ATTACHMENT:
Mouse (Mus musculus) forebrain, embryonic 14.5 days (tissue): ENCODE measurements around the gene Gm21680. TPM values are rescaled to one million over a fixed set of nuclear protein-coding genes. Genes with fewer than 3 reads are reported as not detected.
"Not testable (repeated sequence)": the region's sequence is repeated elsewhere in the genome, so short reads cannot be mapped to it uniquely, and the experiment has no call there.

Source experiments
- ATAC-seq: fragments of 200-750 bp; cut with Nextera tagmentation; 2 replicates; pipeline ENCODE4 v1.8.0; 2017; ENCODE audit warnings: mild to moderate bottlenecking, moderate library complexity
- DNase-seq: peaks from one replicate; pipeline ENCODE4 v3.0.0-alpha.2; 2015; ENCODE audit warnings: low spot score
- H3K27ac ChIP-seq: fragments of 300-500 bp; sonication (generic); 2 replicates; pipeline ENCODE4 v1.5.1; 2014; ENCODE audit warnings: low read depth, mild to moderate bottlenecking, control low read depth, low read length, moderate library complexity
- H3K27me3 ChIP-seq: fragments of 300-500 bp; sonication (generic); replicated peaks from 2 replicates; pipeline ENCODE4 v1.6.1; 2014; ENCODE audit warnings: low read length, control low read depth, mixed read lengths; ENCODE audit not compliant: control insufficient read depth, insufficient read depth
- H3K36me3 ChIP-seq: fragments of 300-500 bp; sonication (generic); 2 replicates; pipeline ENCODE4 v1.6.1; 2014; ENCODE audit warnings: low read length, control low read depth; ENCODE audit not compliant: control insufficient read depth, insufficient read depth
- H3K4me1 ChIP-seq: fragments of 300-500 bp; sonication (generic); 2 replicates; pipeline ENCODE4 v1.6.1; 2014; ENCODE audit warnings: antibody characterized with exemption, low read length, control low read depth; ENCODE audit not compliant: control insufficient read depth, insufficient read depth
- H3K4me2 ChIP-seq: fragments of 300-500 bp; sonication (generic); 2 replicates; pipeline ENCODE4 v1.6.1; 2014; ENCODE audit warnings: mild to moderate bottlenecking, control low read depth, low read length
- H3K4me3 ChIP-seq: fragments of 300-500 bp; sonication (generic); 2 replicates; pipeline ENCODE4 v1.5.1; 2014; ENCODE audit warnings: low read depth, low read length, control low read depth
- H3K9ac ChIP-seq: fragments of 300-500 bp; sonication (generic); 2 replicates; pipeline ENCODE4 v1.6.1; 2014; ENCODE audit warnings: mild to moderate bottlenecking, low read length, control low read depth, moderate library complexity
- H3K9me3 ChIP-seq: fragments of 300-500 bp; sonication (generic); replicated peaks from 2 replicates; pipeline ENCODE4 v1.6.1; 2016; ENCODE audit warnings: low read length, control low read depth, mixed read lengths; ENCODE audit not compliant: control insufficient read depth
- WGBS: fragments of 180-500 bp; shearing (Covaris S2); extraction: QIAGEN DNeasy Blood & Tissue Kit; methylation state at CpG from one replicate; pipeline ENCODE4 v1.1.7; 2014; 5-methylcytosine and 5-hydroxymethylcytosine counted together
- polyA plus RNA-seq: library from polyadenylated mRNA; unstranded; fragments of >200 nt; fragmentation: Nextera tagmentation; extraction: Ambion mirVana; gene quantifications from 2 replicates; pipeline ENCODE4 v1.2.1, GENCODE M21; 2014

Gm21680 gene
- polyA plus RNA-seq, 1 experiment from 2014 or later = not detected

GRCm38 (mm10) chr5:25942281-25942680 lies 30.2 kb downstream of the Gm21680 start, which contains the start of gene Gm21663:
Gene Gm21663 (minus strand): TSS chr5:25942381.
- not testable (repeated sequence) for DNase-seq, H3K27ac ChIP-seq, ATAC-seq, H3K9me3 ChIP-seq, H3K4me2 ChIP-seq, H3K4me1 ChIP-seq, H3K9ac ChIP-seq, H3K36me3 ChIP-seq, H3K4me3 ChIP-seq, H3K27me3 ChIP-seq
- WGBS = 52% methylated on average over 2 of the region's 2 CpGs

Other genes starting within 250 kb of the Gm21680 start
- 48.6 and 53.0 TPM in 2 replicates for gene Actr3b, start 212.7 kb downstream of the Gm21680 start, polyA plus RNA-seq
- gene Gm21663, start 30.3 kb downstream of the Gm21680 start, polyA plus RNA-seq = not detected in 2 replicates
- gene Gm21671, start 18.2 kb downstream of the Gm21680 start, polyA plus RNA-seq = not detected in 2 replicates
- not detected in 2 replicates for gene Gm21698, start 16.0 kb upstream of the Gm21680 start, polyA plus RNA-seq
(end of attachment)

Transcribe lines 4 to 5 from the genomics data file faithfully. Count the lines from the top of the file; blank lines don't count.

- ATAC-seq: fragments of 200-750 bp; cut with Nextera tagmentation; 2 replicates; pipeline ENCODE4 v1.8.0; 2017; ENCODE audit warnings: mild to moderate bottlenecking, moderate library complexity
- DNase-seq: peaks from one replicate; pipeline ENCODE4 v3.0.0-alpha.2; 2015; ENCODE audit warnings: low spot score